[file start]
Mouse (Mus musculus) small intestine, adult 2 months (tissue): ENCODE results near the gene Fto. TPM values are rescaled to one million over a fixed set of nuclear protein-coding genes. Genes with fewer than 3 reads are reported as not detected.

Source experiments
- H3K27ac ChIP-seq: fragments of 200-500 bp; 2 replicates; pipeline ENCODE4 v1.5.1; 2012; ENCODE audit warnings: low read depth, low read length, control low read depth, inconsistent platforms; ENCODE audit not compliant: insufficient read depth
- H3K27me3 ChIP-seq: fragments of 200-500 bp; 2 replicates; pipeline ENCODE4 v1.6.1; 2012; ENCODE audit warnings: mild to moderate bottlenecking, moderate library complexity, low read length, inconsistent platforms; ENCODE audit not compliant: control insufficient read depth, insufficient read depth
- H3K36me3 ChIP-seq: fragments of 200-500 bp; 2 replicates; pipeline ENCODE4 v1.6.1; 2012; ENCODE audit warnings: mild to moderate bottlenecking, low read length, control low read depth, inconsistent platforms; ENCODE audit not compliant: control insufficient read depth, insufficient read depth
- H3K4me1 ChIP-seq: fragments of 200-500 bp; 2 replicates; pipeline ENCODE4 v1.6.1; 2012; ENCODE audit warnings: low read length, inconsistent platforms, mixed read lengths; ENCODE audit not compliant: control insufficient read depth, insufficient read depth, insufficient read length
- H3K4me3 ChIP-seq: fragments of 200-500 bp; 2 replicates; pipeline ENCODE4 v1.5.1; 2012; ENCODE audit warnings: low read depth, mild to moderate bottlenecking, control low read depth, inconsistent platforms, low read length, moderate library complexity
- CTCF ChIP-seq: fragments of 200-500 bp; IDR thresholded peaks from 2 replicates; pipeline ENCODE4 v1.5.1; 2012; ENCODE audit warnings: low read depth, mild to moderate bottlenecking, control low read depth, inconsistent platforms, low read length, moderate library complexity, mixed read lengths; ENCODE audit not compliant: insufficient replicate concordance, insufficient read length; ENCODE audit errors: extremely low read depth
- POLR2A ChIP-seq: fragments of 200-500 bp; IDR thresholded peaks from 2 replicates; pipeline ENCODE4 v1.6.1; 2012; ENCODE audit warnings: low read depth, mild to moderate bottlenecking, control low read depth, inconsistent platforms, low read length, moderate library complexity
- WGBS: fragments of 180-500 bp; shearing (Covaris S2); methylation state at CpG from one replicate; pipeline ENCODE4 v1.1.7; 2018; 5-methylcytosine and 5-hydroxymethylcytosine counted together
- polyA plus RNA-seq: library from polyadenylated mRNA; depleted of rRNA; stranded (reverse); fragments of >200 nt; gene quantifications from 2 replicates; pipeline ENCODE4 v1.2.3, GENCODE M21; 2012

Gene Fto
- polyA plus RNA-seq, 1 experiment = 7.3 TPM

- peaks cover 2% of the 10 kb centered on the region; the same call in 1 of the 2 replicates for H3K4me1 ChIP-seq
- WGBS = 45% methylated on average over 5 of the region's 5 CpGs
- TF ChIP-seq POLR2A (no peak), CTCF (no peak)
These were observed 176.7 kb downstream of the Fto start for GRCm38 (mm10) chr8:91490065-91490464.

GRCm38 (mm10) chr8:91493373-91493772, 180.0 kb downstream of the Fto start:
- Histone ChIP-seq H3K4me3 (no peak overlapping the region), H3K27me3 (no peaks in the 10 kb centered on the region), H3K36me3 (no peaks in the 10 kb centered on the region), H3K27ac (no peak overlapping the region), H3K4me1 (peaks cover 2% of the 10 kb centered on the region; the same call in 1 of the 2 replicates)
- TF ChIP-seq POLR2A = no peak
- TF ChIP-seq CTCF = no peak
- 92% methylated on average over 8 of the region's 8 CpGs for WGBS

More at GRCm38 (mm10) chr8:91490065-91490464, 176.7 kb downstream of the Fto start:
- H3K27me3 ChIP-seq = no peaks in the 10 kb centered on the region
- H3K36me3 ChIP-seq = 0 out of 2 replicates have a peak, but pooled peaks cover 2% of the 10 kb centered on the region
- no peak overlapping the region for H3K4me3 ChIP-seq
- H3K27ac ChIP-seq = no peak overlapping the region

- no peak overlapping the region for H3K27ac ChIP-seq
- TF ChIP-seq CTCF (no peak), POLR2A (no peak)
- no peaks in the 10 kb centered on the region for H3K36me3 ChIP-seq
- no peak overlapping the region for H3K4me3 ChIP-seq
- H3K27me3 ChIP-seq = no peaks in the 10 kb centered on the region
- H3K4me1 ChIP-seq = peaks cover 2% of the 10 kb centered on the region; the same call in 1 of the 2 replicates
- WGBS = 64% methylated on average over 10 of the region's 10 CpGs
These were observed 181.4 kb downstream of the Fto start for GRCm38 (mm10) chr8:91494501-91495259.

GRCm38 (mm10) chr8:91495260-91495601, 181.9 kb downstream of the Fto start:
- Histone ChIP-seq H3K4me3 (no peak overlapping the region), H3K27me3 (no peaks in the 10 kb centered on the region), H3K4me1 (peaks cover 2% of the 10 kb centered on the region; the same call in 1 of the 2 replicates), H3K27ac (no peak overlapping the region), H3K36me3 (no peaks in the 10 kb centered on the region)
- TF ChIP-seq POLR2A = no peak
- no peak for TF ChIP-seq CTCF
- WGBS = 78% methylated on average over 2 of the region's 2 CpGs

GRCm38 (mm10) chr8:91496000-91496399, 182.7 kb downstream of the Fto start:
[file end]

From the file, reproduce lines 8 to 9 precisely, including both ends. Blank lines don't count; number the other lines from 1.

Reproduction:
- CTCF ChIP-seq: fragments of 200-500 bp; IDR thresholded peaks from 2 replicates; pipeline ENCODE4 v1.5.1; 2012; ENCODE audit warnings: low read depth, mild to moderate bottlenecking, control low read depth, inconsistent platforms, low read length, moderate library complexity, mixed read lengths; ENCODE audit not compliant: insufficient replicate concordance, insufficient read length; ENCODE audit errors: extremely low read depth
- POLR2A ChIP-seq: fragments of 200-500 bp; IDR thresholded peaks from 2 replicates; pipeline ENCODE4 v1.6.1; 2012; ENCODE audit warnings: low read depth, mild to moderate bottlenecking, control low read depth, inconsistent platforms, low read length, moderate library complexity